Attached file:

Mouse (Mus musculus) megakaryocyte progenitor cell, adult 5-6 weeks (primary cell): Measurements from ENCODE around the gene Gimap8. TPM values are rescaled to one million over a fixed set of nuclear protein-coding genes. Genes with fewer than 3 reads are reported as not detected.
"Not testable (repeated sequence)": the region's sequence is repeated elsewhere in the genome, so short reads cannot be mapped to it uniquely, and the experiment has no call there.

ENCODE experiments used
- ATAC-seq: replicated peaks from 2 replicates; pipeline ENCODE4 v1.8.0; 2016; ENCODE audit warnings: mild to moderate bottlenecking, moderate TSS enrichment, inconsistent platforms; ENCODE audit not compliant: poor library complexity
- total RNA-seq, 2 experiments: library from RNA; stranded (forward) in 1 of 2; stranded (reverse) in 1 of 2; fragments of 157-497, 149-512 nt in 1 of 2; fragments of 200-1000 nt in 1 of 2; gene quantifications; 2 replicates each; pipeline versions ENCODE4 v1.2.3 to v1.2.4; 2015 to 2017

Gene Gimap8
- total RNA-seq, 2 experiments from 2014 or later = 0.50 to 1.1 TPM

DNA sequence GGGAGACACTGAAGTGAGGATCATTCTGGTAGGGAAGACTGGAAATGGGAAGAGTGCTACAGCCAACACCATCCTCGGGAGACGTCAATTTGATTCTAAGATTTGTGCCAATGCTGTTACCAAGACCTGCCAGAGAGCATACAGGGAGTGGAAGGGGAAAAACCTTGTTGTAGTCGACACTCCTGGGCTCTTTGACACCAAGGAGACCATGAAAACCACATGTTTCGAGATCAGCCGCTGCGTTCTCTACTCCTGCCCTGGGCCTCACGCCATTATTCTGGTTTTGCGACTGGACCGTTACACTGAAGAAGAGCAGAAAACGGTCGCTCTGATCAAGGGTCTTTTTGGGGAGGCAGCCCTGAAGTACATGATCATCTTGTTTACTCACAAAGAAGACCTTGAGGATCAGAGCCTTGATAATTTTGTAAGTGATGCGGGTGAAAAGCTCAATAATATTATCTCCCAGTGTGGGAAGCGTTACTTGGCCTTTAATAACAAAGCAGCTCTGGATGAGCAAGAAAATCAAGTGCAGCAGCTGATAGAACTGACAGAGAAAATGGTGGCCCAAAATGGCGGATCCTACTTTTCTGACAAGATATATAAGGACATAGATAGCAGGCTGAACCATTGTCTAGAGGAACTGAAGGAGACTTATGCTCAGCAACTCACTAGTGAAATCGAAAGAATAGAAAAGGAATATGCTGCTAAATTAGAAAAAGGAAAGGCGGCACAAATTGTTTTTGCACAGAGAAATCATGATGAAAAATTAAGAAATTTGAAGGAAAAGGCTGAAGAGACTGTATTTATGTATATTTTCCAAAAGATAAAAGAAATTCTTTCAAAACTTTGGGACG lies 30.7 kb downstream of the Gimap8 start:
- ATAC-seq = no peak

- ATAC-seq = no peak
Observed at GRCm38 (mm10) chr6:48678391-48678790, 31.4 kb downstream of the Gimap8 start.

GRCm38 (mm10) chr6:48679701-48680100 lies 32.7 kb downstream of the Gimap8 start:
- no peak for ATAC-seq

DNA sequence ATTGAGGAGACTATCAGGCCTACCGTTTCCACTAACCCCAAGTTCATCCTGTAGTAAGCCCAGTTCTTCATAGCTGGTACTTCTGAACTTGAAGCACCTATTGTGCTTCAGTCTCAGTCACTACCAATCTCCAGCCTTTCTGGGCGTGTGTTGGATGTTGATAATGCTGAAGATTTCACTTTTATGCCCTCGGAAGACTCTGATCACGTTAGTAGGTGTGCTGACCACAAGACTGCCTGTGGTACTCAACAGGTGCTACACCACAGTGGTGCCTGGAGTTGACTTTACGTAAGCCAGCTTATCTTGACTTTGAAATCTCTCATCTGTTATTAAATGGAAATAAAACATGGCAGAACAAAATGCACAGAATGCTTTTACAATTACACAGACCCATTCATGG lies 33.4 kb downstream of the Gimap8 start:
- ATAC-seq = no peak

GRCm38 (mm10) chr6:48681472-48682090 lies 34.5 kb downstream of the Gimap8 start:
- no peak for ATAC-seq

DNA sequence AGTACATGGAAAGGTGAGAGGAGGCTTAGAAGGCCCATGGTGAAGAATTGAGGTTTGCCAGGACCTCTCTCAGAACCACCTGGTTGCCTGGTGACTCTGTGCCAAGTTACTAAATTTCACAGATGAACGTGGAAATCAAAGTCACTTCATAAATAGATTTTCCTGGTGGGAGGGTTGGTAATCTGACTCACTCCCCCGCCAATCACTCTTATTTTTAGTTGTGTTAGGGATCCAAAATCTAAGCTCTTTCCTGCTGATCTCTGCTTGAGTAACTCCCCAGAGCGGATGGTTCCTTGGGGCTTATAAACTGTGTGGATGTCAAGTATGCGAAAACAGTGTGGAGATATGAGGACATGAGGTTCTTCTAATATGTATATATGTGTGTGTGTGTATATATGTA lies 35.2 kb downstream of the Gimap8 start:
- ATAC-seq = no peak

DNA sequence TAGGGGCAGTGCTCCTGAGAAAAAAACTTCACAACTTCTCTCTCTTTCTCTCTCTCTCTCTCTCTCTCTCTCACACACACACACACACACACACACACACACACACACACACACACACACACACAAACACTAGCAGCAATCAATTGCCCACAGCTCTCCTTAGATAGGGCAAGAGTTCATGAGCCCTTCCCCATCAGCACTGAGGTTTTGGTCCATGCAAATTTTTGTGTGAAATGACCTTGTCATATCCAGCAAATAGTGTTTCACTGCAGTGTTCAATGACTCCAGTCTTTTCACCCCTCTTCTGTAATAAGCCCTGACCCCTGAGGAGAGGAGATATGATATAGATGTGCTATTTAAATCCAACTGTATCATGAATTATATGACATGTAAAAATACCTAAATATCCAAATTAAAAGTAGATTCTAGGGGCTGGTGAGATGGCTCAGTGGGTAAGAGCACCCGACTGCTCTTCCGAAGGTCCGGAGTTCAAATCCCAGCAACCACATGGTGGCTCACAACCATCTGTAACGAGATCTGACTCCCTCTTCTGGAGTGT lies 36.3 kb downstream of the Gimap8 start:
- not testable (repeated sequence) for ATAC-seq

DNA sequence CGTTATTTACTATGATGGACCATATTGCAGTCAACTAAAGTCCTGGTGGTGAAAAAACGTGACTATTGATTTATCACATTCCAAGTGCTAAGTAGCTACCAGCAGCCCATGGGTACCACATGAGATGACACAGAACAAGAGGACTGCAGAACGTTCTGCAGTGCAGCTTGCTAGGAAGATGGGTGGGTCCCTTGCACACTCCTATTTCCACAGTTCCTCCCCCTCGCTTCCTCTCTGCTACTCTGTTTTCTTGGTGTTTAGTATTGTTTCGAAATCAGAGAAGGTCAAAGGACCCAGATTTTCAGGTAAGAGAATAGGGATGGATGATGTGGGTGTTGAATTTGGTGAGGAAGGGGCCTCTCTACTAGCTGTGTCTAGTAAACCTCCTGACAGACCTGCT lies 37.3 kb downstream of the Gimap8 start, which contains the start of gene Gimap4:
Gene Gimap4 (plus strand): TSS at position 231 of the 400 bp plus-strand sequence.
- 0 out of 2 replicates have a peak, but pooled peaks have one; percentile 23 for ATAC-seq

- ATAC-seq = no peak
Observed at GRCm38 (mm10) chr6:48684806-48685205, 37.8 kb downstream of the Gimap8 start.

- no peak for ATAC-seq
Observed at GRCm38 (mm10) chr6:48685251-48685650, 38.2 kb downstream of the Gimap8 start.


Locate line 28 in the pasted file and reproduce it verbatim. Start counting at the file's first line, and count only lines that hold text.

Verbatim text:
Observed at GRCm38 (mm10) chr6:48685251-48685650, 38.2 kb downstream of the Gimap8 start.